Certificate of Insurance
If you are covered under a group insurance plan, your certificate summarizes the benefits and principal provisions of the master policy.

Change of Beneficiary Provision
A life insurance policy provision allowing you to change the beneficiary whenever desired (unless the beneficiary has been designated as irrevocable). It is recommended that you review your policy beneficiary designations periodically to make sure they reflect your current situation and wishes.

Chartered Financial Consultant (ChFC)
A professional designation (achieved by passing a series of examinations) demonstrating the successful completion of financial courses involving insurance, investments, taxation, accounting, estate planning, and more. The ChFC designation indicates a knowledge of financial planning, as well as the features, benefits and uses of various insurance and financial products.

Chartered Life Underwriter (CLU)
A professional designation (achieved by passing a series of examinations) demonstrating knowledge of life insurance products and their potential uses to meet business, estate planning, retirement planning, and other objectives.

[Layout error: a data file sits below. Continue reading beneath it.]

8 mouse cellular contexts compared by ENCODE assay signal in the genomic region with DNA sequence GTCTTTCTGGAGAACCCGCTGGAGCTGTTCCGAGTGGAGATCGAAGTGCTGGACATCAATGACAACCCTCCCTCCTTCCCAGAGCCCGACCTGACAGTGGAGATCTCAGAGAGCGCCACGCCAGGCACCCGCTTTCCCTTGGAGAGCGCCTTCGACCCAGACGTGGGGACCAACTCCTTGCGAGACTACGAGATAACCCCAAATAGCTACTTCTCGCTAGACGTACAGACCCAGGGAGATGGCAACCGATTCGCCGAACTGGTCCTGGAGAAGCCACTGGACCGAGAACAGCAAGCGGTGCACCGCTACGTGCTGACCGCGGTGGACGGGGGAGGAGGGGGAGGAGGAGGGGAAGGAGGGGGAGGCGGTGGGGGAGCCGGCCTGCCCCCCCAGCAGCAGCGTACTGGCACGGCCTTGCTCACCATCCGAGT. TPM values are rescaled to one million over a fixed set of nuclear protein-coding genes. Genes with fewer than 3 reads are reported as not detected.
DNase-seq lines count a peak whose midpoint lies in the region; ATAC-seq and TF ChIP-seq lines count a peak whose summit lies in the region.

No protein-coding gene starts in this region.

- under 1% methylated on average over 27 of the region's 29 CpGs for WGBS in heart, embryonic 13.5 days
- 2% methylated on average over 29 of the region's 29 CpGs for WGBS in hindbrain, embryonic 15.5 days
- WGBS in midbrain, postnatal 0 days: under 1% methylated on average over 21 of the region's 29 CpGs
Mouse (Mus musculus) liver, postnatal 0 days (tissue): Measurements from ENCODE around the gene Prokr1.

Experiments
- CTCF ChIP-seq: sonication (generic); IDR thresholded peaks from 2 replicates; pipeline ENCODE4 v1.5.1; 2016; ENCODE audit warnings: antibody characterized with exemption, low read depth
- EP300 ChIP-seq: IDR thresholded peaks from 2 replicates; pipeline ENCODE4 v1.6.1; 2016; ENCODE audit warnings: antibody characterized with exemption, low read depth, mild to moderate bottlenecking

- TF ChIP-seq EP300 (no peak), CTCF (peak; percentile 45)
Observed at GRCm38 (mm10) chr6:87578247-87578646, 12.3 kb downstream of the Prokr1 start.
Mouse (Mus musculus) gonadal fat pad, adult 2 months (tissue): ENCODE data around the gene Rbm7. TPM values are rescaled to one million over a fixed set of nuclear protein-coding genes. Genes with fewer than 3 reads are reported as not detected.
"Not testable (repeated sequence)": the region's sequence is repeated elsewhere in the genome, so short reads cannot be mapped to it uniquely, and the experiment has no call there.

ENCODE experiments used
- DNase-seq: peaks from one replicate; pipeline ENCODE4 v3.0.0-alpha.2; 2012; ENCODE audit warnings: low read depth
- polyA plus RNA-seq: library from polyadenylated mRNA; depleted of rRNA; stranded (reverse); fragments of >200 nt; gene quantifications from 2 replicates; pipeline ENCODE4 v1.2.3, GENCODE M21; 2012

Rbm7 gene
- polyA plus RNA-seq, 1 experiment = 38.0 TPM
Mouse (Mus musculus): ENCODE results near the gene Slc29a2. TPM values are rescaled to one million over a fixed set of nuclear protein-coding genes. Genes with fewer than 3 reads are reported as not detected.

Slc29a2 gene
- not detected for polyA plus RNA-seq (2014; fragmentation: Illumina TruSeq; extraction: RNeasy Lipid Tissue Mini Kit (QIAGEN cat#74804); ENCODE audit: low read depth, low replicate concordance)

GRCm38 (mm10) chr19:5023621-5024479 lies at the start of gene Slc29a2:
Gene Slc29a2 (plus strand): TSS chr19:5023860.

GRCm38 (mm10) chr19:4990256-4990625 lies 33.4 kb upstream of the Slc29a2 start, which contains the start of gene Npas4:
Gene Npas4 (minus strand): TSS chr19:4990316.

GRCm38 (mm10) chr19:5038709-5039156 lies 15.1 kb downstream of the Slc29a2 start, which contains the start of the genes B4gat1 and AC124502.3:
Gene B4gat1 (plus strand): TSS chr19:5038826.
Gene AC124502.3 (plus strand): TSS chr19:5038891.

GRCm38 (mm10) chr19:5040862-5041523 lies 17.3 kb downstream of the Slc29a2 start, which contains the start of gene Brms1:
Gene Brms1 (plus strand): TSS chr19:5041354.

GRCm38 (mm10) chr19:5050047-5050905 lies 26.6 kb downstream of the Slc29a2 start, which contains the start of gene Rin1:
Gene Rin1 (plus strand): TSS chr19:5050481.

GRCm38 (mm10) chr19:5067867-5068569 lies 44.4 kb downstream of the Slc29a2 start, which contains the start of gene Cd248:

Children's Insurance Rider
Provides level term insurance on both current and future children of the insured that can be converted to a permanent life insurance policy. Please see your contract for specific details.

Child's Protection Benefit Rider
In the event that the premium payer (parent or guardian) dies or becomes disabled, premiums will be waived for the child insured. Age limits apply. Please see your contract for specific details.

Class (Classification)
A class is a group of insureds having similar characteristics and exposure to a peril, and who are eligible for comparable insurance rates. For example, non-smokers as a group generally pay lower rates for life insurance than do tobacco users.